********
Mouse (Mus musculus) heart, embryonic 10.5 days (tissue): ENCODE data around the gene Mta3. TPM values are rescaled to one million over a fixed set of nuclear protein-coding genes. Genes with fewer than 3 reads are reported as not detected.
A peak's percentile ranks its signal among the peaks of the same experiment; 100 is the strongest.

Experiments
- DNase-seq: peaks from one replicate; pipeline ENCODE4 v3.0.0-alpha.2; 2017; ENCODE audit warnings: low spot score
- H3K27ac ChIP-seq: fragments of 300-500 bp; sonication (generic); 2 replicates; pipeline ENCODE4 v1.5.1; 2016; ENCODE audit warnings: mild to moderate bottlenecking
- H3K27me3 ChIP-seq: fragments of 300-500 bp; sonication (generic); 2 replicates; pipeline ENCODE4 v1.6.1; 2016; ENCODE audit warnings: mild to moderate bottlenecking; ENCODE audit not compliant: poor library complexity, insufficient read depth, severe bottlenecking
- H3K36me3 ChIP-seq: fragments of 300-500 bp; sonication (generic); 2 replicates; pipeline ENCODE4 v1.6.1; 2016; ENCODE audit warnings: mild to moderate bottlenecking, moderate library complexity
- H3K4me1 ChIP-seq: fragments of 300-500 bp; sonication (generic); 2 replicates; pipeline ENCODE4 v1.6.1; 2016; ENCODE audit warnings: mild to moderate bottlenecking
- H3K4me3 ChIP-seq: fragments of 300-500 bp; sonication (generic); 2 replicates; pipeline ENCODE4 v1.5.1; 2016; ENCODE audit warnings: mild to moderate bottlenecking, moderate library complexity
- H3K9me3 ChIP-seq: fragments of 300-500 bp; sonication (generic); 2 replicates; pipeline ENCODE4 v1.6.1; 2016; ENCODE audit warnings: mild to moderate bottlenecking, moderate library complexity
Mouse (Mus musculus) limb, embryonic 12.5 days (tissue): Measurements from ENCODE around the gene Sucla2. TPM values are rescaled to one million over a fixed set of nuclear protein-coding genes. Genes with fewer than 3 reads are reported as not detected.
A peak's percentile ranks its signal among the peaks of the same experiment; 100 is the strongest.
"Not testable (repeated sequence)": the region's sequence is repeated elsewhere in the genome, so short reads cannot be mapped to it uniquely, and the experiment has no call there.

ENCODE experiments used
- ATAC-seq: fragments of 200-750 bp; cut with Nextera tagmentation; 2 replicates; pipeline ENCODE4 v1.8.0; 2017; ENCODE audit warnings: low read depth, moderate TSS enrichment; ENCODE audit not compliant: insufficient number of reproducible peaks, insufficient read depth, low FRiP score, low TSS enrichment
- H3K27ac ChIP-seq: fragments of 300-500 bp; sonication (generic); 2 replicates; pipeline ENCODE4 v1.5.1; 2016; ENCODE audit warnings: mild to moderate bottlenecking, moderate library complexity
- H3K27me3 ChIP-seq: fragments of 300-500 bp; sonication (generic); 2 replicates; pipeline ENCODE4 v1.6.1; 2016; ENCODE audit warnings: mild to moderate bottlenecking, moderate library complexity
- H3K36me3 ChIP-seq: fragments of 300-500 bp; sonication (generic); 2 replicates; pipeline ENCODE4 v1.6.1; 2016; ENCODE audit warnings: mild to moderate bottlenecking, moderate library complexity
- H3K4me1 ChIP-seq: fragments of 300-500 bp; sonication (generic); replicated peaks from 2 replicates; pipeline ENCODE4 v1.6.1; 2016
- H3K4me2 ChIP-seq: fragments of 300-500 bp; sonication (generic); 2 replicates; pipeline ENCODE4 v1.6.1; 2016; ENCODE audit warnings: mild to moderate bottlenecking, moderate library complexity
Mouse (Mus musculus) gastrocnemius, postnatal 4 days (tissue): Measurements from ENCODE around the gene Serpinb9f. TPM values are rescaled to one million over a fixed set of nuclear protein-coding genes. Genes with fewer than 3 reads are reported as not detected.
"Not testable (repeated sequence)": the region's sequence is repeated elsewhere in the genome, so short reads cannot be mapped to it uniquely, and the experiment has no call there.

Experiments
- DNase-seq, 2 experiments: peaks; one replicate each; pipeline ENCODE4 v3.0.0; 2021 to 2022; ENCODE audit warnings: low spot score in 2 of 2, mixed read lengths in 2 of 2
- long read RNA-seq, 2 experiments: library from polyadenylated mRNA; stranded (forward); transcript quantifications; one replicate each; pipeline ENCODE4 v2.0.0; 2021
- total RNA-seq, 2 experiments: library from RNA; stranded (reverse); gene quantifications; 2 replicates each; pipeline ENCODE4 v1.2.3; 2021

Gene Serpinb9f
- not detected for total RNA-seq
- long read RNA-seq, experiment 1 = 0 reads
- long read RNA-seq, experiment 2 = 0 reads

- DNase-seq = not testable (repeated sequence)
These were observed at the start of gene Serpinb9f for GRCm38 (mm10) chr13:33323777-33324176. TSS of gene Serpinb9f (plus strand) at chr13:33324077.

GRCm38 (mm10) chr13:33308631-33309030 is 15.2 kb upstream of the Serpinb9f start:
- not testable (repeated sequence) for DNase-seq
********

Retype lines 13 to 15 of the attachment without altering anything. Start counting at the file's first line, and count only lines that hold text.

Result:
"Not testable (repeated sequence)": the region's sequence is repeated elsewhere in the genome, so short reads cannot be mapped to it uniquely, and the experiment has no call there.

ENCODE experiments used
- ATAC-seq: fragments of 200-750 bp; cut with Nextera tagmentation; 2 replicates; pipeline ENCODE4 v1.8.0; 2017; ENCODE audit warnings: low read depth, moderate TSS enrichment; ENCODE audit not compliant: insufficient number of reproducible peaks, insufficient read depth, low FRiP score, low TSS enrichment